Battle of Heligoland Day in Denmark Date in the current year: May 9, 2024

Battle of Heligoland Day in Denmark In Denmark, there are three kinds of official flag flying days: public holidays and birthdays in the Royal Family; big religious holidays (Good Friday, Easter, Ascension Day, Whit Sunday, Christmas); military flag flying days. Battle of Heligoland Day, observed on March 9 every year, belongs to the third category.

The Battle of Heligoland was fought in the North Sea in 1864, during the Second Schleswig War, between a Danish squadron and a joint Austro-Prussian squadron. It shouldn’t be confused with similarly named battles that were fought in 1849 (First Schleswig War), 1914 (World War I), 1917 (again World War I), and 1939 (World War II).

The Second Schleswig War was the second military conflict fought for control over the German duchies of Schleswig, Holstein and Saxe-Lauenburg. After the death of King Frederick VII of Denmark, his successor Christian IX signed a new constitution, which dissolved the personal union between Denmark and Schleswig and made Schleswig part of Denmark. This caused outrage in the duchy and gave the German Confederation a justification for war.

On February 1, 1864, joint Austrian and Prussian forces crossed the border into Schleswig, beginning the Second Schleswig War. During the first months of the war, the Dutch navy blockaded German ports, including Hamburg, an important port on the River Elbe. Austria and Prussia had to recall their fleets stationed in the Mediterranean sea to German waters.

Having received information about the approach of Prussian and Austrian ships, the Danish squadron retreated to the Norwegian coast to replenish supplies. On May 5, it returned to the island of Heligoland, which was then a possession of neutral Great Britain. Thanks to friendly relations with the British government, the Danish received permission to stay near Heligoland, as wall as information about the number of Prussian and Austrian ships.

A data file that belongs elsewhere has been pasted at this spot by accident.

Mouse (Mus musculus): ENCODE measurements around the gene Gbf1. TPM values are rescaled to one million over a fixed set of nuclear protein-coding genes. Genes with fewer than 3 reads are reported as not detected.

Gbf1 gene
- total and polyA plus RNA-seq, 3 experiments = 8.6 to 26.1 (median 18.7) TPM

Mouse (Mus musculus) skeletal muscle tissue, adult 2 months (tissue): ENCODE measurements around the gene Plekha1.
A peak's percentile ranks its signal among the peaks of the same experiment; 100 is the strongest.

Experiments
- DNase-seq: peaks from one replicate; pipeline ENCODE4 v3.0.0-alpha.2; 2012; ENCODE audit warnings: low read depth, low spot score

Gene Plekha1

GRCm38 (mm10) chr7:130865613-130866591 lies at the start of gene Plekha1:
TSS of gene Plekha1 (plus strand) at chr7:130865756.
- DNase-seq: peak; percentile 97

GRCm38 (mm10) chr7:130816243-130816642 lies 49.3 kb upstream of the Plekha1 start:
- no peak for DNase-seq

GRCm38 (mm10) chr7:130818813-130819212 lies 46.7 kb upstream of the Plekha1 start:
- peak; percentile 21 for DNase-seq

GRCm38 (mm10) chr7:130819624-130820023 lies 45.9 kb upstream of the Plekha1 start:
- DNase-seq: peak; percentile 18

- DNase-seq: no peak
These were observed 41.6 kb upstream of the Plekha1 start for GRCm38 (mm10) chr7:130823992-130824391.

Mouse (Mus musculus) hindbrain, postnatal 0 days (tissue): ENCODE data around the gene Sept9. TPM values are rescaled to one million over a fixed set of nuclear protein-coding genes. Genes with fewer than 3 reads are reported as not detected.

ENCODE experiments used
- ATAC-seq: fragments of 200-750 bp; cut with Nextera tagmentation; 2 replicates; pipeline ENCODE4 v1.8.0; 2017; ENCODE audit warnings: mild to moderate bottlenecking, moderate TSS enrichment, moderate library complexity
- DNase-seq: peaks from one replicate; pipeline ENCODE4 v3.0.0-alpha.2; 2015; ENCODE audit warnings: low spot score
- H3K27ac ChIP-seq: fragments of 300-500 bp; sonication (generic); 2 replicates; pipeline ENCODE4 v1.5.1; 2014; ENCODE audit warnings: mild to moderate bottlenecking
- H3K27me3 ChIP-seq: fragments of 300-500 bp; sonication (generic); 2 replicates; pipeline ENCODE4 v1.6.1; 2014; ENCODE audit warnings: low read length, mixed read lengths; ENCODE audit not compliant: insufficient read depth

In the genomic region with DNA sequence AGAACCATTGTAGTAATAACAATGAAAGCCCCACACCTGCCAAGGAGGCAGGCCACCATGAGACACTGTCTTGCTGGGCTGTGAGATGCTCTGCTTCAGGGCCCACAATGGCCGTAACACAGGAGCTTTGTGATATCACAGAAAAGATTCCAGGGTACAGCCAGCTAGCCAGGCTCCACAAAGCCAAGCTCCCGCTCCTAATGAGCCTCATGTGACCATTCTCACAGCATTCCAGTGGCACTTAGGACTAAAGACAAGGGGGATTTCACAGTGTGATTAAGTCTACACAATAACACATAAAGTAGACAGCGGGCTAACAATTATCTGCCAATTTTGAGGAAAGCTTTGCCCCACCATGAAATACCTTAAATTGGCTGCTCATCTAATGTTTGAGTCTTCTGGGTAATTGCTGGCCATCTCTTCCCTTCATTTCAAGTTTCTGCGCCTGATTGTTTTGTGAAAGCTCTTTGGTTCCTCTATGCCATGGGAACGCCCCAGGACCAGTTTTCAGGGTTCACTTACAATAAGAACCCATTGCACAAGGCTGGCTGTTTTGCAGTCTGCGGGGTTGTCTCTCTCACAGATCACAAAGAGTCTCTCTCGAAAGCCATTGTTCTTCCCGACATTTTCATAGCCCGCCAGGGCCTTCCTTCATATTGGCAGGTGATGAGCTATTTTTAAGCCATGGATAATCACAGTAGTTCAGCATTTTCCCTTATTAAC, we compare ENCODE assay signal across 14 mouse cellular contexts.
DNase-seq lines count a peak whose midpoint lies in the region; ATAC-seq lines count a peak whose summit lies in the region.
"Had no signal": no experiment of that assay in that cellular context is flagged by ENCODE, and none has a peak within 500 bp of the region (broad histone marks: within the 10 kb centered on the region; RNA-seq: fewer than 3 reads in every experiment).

Upon learning that the enemy was not numerous, Commodore Edouard Suenson, who led the Danish squadron, decided to attack before the arrival of Austrian reinforcements. Commodore Wilhelm von Tegetthoff, commander of the joint Austro-Prussian squadron, also wanted to engage in battle as soon as possible in order to end the Danish blockade of German ports in the North Sea.

The two squadrons encountered each other off Heligoland on the morning of May 9. The Austrian flagship opened fire first, but the attack wasn’t very successful. Prussian gunboats weren’t able to effectively engage the Danish warships, since they were slow and lagged behind the Austrian vessels. By 16:00, the Austrian flagship suffered damage from shell hits and began to withdraw from the action to the British zone, followed by the rest of the Austro-Prussian squadron.

The Danish vessels suffered considerably smaller losses when the Austro-Prussian squadron: 14 men killed and 54 wounded, in contrast to 36 men killed and 108 wounded on the two Austrian frigates. The battle resulted in a tactical victory for Denmark. Since it was one of Denmark’s biggest naval victories (and the last time Danish warships fought a major action), the anniversary of the Battle of Heligoland was declared as an official flag day in Denmark.

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